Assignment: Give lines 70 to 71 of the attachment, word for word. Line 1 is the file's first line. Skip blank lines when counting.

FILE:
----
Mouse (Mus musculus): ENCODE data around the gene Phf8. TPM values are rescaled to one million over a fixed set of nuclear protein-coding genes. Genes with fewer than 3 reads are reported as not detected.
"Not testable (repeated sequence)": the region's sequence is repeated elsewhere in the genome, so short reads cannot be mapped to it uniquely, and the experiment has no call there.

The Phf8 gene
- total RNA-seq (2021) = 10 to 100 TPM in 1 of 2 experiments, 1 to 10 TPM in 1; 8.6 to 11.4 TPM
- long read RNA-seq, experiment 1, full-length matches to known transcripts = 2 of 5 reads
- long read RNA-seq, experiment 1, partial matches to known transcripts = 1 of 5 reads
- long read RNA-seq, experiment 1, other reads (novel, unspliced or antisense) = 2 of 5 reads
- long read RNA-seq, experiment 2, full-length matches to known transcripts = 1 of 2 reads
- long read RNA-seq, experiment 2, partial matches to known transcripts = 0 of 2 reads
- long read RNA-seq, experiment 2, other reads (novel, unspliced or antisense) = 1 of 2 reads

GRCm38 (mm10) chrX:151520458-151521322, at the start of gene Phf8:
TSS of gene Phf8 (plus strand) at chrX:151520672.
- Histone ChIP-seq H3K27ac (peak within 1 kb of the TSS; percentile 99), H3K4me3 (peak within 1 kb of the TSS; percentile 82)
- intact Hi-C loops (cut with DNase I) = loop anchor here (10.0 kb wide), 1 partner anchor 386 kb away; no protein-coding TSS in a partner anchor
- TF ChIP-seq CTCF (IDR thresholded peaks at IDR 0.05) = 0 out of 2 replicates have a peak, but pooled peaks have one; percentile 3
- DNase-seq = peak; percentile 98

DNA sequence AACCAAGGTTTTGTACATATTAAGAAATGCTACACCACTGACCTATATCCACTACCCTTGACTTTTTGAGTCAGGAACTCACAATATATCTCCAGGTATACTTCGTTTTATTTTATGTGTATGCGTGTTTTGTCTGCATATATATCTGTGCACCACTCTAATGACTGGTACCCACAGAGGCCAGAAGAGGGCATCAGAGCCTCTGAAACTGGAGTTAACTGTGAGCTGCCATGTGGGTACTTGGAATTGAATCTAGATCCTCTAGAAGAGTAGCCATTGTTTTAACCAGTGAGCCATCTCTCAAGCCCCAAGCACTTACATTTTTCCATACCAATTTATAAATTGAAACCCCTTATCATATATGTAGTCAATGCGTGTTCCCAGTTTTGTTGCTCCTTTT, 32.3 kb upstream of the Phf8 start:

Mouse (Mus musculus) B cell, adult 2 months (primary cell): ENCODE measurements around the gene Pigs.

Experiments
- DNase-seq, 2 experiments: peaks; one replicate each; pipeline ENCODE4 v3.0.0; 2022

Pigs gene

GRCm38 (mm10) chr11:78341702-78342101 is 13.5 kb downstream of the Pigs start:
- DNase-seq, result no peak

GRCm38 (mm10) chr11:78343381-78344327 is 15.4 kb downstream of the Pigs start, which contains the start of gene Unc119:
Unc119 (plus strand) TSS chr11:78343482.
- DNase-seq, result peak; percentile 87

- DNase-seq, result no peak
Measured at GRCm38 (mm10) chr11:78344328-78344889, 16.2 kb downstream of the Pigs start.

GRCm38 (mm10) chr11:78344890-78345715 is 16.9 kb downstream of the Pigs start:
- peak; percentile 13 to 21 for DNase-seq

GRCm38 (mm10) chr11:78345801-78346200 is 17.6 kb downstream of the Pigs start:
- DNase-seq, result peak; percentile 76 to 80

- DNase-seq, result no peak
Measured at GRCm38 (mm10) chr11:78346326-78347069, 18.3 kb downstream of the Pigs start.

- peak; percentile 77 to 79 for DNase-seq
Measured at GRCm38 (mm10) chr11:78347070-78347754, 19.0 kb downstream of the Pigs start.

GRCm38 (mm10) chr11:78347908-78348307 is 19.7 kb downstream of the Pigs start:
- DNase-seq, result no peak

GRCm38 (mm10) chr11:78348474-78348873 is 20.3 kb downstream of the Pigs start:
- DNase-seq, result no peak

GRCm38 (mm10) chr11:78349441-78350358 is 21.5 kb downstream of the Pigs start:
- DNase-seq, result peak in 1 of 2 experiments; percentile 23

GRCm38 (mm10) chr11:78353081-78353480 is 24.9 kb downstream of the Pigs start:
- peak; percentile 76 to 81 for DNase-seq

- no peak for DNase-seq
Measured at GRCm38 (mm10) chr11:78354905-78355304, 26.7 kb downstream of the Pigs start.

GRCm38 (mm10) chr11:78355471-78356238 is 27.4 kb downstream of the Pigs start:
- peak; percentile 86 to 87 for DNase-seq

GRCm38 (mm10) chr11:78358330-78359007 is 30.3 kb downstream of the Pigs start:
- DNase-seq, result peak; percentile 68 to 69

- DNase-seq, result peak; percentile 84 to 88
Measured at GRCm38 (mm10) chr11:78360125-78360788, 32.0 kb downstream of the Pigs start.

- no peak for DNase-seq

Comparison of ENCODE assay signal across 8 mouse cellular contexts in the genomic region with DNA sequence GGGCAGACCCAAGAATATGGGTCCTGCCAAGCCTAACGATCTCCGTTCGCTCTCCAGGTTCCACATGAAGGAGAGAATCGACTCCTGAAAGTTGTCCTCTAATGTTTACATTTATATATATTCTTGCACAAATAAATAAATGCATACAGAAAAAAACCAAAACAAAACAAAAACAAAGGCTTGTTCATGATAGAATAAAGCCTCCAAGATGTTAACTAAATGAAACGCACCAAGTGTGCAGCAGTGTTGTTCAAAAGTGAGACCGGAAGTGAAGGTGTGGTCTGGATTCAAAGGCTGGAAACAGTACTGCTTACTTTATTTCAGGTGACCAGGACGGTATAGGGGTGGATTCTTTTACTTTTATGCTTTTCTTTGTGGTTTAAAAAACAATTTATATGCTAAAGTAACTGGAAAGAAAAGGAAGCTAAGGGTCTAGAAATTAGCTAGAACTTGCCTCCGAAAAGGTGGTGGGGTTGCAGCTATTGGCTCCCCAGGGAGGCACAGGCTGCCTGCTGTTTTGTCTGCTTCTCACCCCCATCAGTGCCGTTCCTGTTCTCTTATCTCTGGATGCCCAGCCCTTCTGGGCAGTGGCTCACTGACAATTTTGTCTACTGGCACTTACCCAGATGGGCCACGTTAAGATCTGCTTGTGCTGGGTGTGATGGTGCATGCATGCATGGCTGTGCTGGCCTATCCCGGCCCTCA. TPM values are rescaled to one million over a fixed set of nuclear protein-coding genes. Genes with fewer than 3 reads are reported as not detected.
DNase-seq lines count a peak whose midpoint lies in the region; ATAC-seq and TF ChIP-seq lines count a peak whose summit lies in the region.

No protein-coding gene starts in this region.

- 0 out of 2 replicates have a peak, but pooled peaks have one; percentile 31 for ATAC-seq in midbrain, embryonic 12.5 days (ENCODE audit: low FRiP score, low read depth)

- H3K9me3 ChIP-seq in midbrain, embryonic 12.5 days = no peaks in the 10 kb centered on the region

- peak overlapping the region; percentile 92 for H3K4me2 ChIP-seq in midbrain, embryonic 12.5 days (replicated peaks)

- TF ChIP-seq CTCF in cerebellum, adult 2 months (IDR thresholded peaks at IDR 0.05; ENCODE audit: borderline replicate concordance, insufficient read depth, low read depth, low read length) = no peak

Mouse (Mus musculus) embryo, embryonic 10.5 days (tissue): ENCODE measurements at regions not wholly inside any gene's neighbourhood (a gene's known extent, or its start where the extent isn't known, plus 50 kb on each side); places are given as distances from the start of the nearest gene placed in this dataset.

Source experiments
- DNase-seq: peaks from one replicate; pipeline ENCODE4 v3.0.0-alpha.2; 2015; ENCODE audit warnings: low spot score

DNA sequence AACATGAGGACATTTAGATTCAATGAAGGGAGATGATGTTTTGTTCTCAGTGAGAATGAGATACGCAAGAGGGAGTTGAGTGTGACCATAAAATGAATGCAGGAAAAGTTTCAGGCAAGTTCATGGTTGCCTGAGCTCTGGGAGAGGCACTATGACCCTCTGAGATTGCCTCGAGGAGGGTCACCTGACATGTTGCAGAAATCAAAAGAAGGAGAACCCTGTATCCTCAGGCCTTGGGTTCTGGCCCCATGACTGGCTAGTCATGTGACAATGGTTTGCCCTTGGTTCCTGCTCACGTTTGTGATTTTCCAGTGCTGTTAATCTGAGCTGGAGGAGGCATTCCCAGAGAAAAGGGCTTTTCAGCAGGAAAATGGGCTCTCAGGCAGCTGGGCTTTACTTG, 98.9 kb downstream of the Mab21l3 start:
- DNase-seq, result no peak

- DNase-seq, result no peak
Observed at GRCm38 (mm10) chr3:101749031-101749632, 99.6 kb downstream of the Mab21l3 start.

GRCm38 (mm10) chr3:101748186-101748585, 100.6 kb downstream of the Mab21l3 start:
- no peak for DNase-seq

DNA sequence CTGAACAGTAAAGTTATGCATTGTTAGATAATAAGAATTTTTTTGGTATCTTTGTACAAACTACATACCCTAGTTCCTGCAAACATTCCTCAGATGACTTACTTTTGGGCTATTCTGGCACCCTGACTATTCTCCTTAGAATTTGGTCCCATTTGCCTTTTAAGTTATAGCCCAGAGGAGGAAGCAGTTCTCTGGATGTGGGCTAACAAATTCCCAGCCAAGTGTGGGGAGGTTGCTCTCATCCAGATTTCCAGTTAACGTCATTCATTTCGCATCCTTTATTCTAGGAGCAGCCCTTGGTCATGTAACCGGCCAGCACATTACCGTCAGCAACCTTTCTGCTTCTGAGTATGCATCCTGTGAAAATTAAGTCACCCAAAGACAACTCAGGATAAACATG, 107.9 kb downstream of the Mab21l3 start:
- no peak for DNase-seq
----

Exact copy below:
DNA sequence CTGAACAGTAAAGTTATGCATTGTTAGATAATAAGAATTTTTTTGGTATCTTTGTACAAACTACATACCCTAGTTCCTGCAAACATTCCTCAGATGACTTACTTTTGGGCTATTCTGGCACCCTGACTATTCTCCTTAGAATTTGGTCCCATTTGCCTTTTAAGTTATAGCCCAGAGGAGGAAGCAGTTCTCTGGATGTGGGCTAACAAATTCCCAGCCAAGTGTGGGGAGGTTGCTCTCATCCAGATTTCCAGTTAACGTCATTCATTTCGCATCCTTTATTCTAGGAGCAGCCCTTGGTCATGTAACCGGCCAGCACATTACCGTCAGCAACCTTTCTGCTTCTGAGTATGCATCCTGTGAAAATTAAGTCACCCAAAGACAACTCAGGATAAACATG, 107.9 kb downstream of the Mab21l3 start:
- no peak for DNase-seq